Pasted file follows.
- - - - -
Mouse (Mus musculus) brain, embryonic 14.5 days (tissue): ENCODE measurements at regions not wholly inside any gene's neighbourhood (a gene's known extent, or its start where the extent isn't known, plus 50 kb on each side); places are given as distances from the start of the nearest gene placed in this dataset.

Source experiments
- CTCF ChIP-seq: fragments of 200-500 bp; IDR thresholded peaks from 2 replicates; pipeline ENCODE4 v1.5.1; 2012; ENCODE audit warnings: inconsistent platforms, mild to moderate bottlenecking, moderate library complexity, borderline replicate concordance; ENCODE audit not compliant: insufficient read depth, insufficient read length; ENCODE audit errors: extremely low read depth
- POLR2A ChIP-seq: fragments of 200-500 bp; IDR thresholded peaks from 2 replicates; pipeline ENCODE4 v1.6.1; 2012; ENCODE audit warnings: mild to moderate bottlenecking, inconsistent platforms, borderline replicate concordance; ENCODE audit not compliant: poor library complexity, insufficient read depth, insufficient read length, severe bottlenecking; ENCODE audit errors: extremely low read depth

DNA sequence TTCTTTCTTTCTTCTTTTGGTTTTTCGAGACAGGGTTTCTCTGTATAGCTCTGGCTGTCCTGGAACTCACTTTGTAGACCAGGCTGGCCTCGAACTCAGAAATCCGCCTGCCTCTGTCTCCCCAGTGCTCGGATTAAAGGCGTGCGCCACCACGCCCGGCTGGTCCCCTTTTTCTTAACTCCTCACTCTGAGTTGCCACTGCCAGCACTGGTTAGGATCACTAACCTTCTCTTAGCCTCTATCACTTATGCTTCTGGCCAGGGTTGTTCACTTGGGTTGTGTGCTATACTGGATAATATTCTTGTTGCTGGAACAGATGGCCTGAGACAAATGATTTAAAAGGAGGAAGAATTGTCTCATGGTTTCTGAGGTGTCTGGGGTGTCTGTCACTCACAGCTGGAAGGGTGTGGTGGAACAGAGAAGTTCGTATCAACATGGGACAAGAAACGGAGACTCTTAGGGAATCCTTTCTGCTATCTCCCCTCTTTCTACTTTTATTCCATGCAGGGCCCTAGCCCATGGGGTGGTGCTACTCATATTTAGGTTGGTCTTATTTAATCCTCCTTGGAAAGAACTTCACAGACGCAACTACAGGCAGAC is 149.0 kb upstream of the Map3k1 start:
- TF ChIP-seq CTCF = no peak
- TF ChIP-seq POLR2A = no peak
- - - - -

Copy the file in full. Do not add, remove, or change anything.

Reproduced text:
Mouse (Mus musculus) brain, embryonic 14.5 days (tissue): ENCODE measurements at regions not wholly inside any gene's neighbourhood (a gene's known extent, or its start where the extent isn't known, plus 50 kb on each side); places are given as distances from the start of the nearest gene placed in this dataset.

Source experiments
- CTCF ChIP-seq: fragments of 200-500 bp; IDR thresholded peaks from 2 replicates; pipeline ENCODE4 v1.5.1; 2012; ENCODE audit warnings: inconsistent platforms, mild to moderate bottlenecking, moderate library complexity, borderline replicate concordance; ENCODE audit not compliant: insufficient read depth, insufficient read length; ENCODE audit errors: extremely low read depth
- POLR2A ChIP-seq: fragments of 200-500 bp; IDR thresholded peaks from 2 replicates; pipeline ENCODE4 v1.6.1; 2012; ENCODE audit warnings: mild to moderate bottlenecking, inconsistent platforms, borderline replicate concordance; ENCODE audit not compliant: poor library complexity, insufficient read depth, insufficient read length, severe bottlenecking; ENCODE audit errors: extremely low read depth

DNA sequence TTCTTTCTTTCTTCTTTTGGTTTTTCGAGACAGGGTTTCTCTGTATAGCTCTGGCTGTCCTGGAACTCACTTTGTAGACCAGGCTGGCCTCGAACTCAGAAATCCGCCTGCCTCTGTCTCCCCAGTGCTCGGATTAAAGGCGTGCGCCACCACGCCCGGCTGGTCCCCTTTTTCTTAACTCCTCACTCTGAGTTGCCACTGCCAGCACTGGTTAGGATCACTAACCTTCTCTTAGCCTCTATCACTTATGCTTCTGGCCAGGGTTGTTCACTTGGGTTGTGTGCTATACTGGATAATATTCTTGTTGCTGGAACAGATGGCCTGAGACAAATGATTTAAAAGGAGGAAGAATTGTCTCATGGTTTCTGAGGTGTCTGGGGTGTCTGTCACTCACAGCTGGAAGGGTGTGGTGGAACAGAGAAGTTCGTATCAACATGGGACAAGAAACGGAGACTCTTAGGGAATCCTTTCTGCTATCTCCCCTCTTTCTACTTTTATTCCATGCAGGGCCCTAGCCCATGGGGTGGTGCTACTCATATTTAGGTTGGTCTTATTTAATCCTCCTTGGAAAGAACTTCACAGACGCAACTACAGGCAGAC is 149.0 kb upstream of the Map3k1 start:
- TF ChIP-seq CTCF = no peak
- TF ChIP-seq POLR2A = no peak